Germantown, TN, January 31, 2016 (Newswire.com) - Post-Traumatic Stress Disorder (PTSD) is one of the greatest challenges facing America’s 23 million surviving Veterans, their families, and the U.S. Veterans Administration (V.A.). PTSD is often caused by traumatic events occurring during active duty and afflicts about 25 percent of Veterans at any given time. PTSD can lead to substance abuse, domestic violence, involvement in criminal justice, increased suicide risk, and a host of other problems. PTSD is characterized by heightened awareness, intrusive thoughts and feelings, nightmares, flashbacks, sleep disturbances, avoidance of certain situations, and mentally reliving the traumatic event. The V.A. estimates that about one-third of Veterans will experience PTSD during their lifetime. It is a persistent problem that afflicts Veterans, their families and friends, their career, and nearly every other aspect of life. The V.A. has made trauma and PTSD treatment a high priority and a variety of new programs and treatment options have become available to Veterans. The V.A.’s National Center for PTSD provides a wealth of information on trauma and PTSD treatment for Veterans and their families.
While medication and several therapeutic methods are used effectively to treat trauma-related PTSD, many approaches require a substantial commitment and are time consuming. In addition, many Veterans are hesitant to take medication. A promising new strategy has been developed from a Proven Evidence-Based cognitive-behavioral therapy and is a brief intervention lasting only eight group sessions. This program was developed by treatment professionals associated with Correctional Counseling, Inc. (CCI), a company based in Germantown, Tennessee whose specialties include training and programming in mental health. CCI’s programs are used extensively in 8 countries and they have been training treatment professionals in all 50 states since 1987. CCI specializes in cognitive-behavioral programming, treatments that focus on changing thinking and behavior.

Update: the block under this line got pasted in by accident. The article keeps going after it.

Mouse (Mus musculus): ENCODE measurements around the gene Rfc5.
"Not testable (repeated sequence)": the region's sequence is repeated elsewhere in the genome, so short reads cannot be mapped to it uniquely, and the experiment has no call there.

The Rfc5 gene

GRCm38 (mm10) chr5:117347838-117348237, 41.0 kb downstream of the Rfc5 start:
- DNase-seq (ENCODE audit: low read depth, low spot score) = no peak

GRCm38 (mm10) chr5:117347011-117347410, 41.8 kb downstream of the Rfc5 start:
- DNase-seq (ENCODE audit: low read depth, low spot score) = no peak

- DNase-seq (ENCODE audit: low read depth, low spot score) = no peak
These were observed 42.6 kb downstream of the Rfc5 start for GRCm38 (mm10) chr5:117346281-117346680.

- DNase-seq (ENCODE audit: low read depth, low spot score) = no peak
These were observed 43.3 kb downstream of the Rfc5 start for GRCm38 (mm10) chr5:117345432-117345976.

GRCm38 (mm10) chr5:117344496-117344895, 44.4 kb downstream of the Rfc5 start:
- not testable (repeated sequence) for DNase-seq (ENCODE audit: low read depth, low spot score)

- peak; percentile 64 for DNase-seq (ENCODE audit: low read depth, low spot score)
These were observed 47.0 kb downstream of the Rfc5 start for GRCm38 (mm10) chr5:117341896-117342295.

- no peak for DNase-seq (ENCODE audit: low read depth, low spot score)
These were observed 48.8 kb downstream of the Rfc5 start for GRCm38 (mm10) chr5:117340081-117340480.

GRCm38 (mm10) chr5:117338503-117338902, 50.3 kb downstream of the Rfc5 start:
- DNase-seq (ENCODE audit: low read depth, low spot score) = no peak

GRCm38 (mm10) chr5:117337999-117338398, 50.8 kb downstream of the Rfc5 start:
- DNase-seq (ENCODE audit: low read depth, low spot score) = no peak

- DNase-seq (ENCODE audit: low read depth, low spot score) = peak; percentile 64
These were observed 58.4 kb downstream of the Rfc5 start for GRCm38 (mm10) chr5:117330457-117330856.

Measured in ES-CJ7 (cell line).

Battling Shadows teaches Veterans with trauma-induced PTSD to manage and deal with PTSD symptoms by learning present-focused coping strategies.
Dr. Ken Robinson, President, CCI
The new 8-session group program for Veterans is based on a systematic series of workbook-based exercises and discussions. The program, entitled “Battling Shadows: Veterans, Trauma, and PTSD,” stresses that attempts to fight traumatic memories is like fighting a shadow. Dr. Greg Little, first author of the book, related, “Battling Shadows teaches Veterans with trauma-induced PTSD to manage and deal with PTSD symptoms by learning present-focused coping strategies, meaning that past traumatic events are not explored very deeply. Rather, the focus is on the utilization of coping strategies when PTSD symptoms emerge. Over time, the use of these coping strategy techniques causes the symptoms of PTSD to subside.”
The program is group-based, so participants are surrounded by others experiencing similar issues. Little added, “We don’t expect that all Veterans who enter the program will see their PTSD symptoms just disappear. Some will quickly find that they can learn to manage their issues, but some will obviously need a much deeper approach that takes more time.” In essence, the program will sort out those who can be assisted quickly while making it apparent who needs more intensive treatment.
CCI staff earlier developed successful programs for the emerging Veterans Court movement and realized that more treatment options for PTSD were needed. Battling Shadows is being employed in several sites already. CCI has arranged a special 2-day training for professionals working with Veteran populations. The initial “Battling Shadows” training will be held at the Great Hall in Germantown, TN on March 22-23, 2016. For more information, contact CCI at (901) 360-1564 or visit moral-reconation-therapy.com.